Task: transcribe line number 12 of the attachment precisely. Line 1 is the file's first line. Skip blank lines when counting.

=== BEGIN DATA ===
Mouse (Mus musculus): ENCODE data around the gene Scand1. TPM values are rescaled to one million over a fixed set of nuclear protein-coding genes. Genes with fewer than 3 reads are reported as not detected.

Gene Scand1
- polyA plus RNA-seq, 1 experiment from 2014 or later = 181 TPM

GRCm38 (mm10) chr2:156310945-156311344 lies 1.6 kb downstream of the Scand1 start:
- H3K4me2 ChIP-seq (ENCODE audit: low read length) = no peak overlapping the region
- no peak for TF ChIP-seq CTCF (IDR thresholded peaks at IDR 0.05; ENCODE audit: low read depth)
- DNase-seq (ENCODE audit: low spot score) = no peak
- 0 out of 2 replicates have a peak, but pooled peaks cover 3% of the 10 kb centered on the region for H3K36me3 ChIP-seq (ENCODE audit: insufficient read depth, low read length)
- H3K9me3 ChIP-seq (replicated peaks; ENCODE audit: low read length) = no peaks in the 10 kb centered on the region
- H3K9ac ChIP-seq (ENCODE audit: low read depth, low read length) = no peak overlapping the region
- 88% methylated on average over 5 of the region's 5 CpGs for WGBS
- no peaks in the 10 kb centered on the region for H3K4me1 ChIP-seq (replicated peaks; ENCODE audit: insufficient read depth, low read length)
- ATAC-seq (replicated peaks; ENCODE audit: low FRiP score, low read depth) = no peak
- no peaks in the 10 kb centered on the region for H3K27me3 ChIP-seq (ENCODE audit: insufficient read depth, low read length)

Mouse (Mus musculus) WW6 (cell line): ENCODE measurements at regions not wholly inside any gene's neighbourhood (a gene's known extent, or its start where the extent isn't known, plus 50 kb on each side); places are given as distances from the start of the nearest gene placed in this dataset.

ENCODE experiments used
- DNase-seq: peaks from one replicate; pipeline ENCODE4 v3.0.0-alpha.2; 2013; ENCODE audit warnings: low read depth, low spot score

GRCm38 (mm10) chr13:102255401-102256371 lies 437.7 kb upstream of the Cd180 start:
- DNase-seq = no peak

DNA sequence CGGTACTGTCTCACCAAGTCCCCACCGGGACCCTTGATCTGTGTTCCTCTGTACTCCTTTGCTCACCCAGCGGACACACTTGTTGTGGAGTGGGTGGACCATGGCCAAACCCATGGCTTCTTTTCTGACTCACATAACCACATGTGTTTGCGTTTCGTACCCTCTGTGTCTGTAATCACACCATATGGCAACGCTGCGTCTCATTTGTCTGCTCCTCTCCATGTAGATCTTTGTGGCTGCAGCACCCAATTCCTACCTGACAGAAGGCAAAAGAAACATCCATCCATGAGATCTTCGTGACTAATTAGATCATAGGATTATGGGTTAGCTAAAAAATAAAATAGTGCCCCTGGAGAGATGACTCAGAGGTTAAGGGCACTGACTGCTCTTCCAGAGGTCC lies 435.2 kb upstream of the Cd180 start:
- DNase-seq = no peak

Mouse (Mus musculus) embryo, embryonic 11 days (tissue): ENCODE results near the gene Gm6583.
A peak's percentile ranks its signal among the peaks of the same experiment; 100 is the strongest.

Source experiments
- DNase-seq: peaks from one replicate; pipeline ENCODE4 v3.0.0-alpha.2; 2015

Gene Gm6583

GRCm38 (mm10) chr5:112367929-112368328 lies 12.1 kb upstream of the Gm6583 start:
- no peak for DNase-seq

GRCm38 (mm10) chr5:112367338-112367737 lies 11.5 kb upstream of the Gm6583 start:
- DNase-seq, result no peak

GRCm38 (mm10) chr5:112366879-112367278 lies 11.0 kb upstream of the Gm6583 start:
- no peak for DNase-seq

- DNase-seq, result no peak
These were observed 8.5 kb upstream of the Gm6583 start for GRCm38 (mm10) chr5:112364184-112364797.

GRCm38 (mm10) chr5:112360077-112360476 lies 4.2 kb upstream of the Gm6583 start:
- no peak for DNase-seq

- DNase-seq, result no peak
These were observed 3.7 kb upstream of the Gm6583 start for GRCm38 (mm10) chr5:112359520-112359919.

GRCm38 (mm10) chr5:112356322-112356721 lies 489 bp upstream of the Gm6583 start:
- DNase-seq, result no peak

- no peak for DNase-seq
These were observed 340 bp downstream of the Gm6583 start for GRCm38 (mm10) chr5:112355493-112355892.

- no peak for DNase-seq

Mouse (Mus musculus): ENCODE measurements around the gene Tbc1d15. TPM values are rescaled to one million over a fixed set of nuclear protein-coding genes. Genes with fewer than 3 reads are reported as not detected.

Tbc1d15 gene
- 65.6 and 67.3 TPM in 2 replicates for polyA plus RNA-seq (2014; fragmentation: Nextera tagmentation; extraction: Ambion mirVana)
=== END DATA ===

- no peaks in the 10 kb centered on the region for H3K4me1 ChIP-seq (replicated peaks; ENCODE audit: insufficient read depth, low read length)